Welcome to the new year, everyone! I apologize for the gap between my last post and this one, but I had a really good reason, promise! You see, I have an announcement that is related to this post, but I needed to tell some people before I posted it here. I promised that we would talk in this post about how to actually put your Relationship Christmas Gift into practice, and we will, but first, my announcement…
I’m pregnant! That’s right, I was one of the many (MANY) who announced their pregnancies to family over the Christmas holidays, and now are (finally!) free to share with everyone else.
Naturally, this has influenced my New Year’s Resolutions for the year. My resolutions for this year are as follows:
1. To maintain a romantic partnership with my husband in addition to our new role as parents
2. To continue posting to this blog regularly
3. To resist the temptation to turn this into a parenting blog (It is shocking how many marriage blogs subtly shift into parenting blogs when their authors have kids!)
Resolution #1 is also my Relationship Christmas Gift for this year, but how will I manage it with all of the changes happening this year? After all, we are also moving, and I am starting a new job. Well, let’s move on to our main topic for today: how to implement our Relationship Christmas Gifts in a way that ensures they will be long lasting changes, not just good intentions that we forget after a month or two.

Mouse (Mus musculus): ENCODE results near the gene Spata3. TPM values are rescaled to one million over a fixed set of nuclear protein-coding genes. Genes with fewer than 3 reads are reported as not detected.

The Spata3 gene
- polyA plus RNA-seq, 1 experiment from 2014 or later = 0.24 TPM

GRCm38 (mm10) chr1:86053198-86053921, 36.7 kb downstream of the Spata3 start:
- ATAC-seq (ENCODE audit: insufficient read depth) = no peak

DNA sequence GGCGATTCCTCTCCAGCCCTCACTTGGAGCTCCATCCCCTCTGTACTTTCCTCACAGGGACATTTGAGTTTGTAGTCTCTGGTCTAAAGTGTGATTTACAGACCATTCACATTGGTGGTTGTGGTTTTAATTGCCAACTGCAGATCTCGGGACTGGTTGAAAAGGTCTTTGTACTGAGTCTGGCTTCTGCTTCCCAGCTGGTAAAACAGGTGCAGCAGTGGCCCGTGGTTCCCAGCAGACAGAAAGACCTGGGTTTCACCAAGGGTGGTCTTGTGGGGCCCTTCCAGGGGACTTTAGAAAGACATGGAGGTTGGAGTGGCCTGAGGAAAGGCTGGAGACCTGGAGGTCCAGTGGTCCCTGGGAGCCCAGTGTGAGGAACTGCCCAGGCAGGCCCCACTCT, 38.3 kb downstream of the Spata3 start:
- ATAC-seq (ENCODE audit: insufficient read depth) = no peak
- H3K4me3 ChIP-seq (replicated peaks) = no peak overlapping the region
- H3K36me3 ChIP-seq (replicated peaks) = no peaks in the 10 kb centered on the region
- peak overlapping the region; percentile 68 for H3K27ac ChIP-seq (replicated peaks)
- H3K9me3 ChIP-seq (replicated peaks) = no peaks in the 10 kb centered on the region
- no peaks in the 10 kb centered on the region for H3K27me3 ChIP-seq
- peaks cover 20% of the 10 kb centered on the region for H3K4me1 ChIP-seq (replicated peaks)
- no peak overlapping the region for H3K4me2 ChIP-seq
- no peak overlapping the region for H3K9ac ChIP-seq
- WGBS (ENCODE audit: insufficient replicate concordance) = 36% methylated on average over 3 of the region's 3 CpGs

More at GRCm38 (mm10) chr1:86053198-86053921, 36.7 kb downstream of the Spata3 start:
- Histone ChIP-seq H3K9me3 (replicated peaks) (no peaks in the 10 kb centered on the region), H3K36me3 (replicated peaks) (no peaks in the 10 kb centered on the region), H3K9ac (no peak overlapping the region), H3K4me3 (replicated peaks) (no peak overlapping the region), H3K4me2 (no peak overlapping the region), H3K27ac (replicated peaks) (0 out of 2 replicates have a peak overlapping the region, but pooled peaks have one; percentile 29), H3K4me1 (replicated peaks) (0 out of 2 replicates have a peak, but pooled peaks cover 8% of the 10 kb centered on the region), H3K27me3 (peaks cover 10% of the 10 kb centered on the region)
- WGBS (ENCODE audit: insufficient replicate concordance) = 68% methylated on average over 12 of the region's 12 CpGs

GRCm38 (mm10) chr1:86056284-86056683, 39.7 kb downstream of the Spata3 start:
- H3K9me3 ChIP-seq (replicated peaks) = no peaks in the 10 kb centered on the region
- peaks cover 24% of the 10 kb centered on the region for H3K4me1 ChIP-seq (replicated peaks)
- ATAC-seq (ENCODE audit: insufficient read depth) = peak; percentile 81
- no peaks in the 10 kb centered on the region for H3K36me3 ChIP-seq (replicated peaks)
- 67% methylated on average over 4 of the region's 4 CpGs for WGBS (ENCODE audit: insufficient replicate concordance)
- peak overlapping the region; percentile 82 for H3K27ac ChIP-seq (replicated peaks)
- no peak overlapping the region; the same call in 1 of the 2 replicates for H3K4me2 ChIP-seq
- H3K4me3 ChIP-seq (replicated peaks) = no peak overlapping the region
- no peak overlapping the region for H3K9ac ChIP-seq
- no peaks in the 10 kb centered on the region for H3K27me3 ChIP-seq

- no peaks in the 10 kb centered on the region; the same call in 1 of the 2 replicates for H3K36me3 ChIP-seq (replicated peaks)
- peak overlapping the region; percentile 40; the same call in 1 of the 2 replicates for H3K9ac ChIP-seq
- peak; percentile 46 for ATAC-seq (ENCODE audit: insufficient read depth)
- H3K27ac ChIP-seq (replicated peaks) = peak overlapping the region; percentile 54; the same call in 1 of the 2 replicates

Strategies for Maintaining Your Commitment
1. Focus on the Manageable and Essential
Pick Relationship Christmas Gifts that are manageable and that you are passionate about making happen. We talked about this before Christmas
, so we won’t go over it in detail now, but just remember, if it is too big or it doesn’t matter to you, you won’t stick to it.
2. Break Goals into Small, Specific Subgoals
You are more likely to stick with a goal if it is specific rather than vague, and doesn’t feel too overwhelming. For example, my goal of staying romantically connected with my husband could be divided into a subgoal of having a weekly date night (even if that just means doing something low key at home after the baby is born) and a subgoal of kissing him each morning before he leaves for work and greeting him each evening when he gets home.
3. Tie the Goal to Something You Already Do
This is one of the most effective strategies I know of for developing a new habit. Choose something that you already do regularly, and take a specific action toward your goal immediately before that action. For example, if you are trying to express gratitude to your husband at least once a day, and you are the one who turns out the bedroom light each night, you could thank him for something each day immediately before you turn off the light. Eating, brushing your teeth, turning on the TV, or anything else you do regularly can work for this. The reason this works is that the action you already do helps to remind you of the new habit you are developing.
4. Get a Partner and Report on a Regular Schedule
An accountability partner can be really helpful toward keeping your goal. They can be doing the same goal as you, or just be willing to support (and gently chastise) you if you start to fall away from your goal. The two times in my life when I have been able to exercise with regularity (which is often a goal of mine) were the two periods when I had committed exercise partners who helped me exercise even when I didn’t feel like it. Make sure your partner is someone who is reliable and who you can trust to be truthful in a helpful way.
Hope these strategies are helpful for you! If you have other strategies, feel free to post them in the comments. Next week we will go back to our regularly scheduled programming about how to reduce the stress in your marriage. See you Monday!